Do you know how much money is flowing in and out of your house each month?
Nicole Rule didn’t. She hated budgeting until she realized that she was spending more than they make every month.
She started reading books, and budgeting. They ended up paying off their large amount of debt within 18 months.
It involved a lot of crying and working three jobs. She felt that method was way to extreme and now wants to help you deal with your money in a happier way.
Here are her tips:
Define your values around money
First, get really specific about what you prioritize.
If we know our values we’re not beating ourselves up and having this guilt and shame about our spending habits.
Nicole gives the example of her grocery budget. She values community and having people over for dinner so her grocery budget is going to be much larger than the typical person’s grocery budget… and that’s OK!
You don’t have to follow a formula for budgeting
There is no “right” or “correct” percentage to have for each budget category nor does every budget system work for each person. You decide the appropriate expenditures for you.
Nicole admits they probably should have taken four years to pay off their debt instead of the 18 months. She wishes they went on vacations more during that time and had more fun.
It shouldn’t need to hurt to be successful.
A Budget Makes Family Decisions Easier
Say your kids always like to order in and don’t know why you say NO all the time.
A budget based on values helps.
Nicole gives her family’s annual beach vacation as an example. “Yes, we have to say no to takeout tonight, but that’s another $50 we have for the beach later.”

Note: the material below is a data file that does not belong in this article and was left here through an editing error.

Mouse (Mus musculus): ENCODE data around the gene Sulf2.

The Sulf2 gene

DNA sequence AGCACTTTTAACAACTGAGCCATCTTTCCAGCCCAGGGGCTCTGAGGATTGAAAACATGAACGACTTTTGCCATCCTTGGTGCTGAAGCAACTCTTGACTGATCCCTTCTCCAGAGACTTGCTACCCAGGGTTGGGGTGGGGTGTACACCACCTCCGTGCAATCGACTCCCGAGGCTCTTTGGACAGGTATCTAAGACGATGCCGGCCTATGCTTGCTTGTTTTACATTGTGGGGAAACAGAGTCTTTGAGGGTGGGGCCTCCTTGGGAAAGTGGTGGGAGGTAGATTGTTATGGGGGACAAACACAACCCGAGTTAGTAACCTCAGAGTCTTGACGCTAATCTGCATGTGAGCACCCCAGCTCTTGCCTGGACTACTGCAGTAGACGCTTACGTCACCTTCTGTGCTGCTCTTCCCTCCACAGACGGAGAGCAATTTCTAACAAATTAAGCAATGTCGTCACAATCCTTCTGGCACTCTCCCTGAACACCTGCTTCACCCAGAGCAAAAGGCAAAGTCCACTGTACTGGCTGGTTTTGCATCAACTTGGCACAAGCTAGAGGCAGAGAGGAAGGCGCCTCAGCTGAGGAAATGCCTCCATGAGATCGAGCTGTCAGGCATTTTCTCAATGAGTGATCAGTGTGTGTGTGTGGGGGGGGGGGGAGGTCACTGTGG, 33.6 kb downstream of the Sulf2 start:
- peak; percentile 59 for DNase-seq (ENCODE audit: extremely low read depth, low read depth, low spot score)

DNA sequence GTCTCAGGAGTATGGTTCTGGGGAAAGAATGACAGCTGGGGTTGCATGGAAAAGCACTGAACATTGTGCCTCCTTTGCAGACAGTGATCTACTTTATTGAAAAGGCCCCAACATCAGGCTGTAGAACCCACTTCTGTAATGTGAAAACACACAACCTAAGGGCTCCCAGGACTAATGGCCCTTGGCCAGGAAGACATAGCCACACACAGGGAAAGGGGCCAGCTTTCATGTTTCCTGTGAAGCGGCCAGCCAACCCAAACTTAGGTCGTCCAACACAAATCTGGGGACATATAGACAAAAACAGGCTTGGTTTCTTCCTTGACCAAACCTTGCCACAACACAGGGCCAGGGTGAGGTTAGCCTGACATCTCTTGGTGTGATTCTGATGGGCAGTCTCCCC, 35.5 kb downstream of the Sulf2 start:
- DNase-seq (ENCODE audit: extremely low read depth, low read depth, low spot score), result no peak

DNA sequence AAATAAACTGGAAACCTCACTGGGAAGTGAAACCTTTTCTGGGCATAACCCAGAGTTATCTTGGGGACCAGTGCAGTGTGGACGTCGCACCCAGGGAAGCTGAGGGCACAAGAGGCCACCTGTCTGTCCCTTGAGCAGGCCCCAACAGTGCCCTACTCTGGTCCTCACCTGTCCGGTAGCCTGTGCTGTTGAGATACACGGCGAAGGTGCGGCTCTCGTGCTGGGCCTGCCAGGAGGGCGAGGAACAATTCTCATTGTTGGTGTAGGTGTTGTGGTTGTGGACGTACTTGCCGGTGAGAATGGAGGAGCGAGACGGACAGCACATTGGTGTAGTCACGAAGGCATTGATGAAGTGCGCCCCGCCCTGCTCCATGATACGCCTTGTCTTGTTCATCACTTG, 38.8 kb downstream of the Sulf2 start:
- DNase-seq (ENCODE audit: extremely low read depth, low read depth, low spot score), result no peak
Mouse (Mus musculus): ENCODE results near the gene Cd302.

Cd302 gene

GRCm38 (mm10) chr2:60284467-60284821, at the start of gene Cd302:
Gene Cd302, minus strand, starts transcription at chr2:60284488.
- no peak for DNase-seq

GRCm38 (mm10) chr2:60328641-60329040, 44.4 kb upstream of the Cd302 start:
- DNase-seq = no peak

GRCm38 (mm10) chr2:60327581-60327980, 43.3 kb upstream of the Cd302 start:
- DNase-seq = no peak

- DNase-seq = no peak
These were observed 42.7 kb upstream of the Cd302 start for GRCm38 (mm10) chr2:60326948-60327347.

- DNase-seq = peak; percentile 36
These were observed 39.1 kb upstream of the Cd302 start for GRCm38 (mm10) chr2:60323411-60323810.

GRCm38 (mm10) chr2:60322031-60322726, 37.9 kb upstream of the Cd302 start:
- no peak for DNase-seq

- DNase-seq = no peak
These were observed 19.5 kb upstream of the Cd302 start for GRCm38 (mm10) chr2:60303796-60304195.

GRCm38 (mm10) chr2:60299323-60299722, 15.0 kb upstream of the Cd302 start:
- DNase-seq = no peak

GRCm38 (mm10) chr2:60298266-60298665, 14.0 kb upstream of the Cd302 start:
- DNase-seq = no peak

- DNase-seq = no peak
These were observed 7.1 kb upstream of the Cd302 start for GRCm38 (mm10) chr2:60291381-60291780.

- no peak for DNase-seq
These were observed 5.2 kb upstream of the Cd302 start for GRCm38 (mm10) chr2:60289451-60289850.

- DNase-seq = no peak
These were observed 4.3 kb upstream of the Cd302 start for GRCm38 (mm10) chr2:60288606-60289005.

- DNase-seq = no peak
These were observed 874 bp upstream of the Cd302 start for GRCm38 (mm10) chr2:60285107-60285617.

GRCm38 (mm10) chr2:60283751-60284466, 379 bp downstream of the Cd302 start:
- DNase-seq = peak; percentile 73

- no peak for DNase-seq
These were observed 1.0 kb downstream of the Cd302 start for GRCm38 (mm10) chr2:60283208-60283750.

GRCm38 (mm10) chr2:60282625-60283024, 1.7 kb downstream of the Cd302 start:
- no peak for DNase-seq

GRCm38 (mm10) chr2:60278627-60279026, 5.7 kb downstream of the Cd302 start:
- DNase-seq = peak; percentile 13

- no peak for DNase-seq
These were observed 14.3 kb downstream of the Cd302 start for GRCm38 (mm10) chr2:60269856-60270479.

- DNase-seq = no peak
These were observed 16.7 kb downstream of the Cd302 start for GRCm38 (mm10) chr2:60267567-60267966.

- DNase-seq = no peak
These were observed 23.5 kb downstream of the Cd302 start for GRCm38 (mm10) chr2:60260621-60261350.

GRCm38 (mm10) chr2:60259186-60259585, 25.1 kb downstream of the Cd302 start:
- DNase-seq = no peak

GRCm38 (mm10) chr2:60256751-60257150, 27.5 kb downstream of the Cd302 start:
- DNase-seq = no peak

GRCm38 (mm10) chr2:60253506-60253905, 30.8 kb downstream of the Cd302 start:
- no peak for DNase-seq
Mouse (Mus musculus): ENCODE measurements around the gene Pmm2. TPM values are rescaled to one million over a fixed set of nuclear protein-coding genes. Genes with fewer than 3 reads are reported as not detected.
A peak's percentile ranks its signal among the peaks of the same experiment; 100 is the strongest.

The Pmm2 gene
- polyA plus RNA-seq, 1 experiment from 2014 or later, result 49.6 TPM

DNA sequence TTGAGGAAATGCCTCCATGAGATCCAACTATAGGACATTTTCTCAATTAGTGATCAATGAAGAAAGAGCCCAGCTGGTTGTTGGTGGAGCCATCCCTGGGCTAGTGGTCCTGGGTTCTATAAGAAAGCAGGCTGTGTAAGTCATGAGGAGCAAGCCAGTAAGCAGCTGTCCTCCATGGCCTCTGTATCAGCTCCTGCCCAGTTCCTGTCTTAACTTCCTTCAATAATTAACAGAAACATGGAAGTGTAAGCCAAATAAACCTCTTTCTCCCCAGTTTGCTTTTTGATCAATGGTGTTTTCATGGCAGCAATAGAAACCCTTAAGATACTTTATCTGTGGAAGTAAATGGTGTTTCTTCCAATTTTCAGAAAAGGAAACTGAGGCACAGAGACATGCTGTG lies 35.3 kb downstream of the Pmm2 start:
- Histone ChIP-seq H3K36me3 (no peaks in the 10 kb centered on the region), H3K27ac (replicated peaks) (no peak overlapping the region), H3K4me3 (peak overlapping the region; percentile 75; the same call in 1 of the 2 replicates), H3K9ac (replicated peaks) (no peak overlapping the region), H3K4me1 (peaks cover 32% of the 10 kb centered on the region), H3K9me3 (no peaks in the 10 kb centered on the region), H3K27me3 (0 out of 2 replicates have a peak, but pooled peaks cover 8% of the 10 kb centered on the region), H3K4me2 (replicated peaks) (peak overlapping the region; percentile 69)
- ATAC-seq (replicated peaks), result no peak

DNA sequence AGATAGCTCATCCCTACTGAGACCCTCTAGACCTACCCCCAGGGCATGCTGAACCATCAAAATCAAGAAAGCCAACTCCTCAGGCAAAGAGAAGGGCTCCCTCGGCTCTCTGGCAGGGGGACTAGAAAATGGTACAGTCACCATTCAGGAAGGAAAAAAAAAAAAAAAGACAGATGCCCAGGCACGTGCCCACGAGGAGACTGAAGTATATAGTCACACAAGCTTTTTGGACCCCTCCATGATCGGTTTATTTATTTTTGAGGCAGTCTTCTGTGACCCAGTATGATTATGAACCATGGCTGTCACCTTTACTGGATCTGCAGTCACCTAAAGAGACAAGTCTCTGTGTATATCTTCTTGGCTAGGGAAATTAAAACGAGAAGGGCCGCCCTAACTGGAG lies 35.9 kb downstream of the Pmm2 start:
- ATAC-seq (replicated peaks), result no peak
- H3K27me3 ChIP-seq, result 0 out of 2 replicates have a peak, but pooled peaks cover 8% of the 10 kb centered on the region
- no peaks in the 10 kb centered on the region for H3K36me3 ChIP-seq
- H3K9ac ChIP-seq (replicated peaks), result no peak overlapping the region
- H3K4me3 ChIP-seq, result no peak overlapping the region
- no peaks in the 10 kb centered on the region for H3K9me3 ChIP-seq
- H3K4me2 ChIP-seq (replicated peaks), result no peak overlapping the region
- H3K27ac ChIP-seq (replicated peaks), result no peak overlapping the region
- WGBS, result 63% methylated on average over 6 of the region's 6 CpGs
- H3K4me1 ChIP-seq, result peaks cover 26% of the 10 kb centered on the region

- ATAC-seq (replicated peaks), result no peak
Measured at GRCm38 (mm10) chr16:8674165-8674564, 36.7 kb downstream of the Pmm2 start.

It teaches kids how to delay gratification.
It’s Not About Allowance, It’s About Teaching Your Kids Healthy Money Habits
Nicole suggests that giving your kids a set amount of money regularly (weekly, monthly, whatever) can teach them more than just the typical Spend-Save-Donate. You can teach them about the benefits of saving.
In her household, she and her husband match the amount of money the kids put into their “Save” account. This helps their kids not only be motivated to save more than they spend, but it also shows that their parents have a vested interest in saving money for future use.
Another great tip from Nicole was to have a “Sibling fund”. In her household, they have found that their kids like to put money aside to spend on their siblings. This not only helps build the gift-giving thought process, but it also helps build positive relationships with their siblings.
Resources we mentioned:
Greatest Worth website with Nicole Rule
The best mom is a happy mom. To better take care of you, download our No Guilt Mom Mindset HERE. These reminders will help you second guess less and feel more confident every day in your parenting.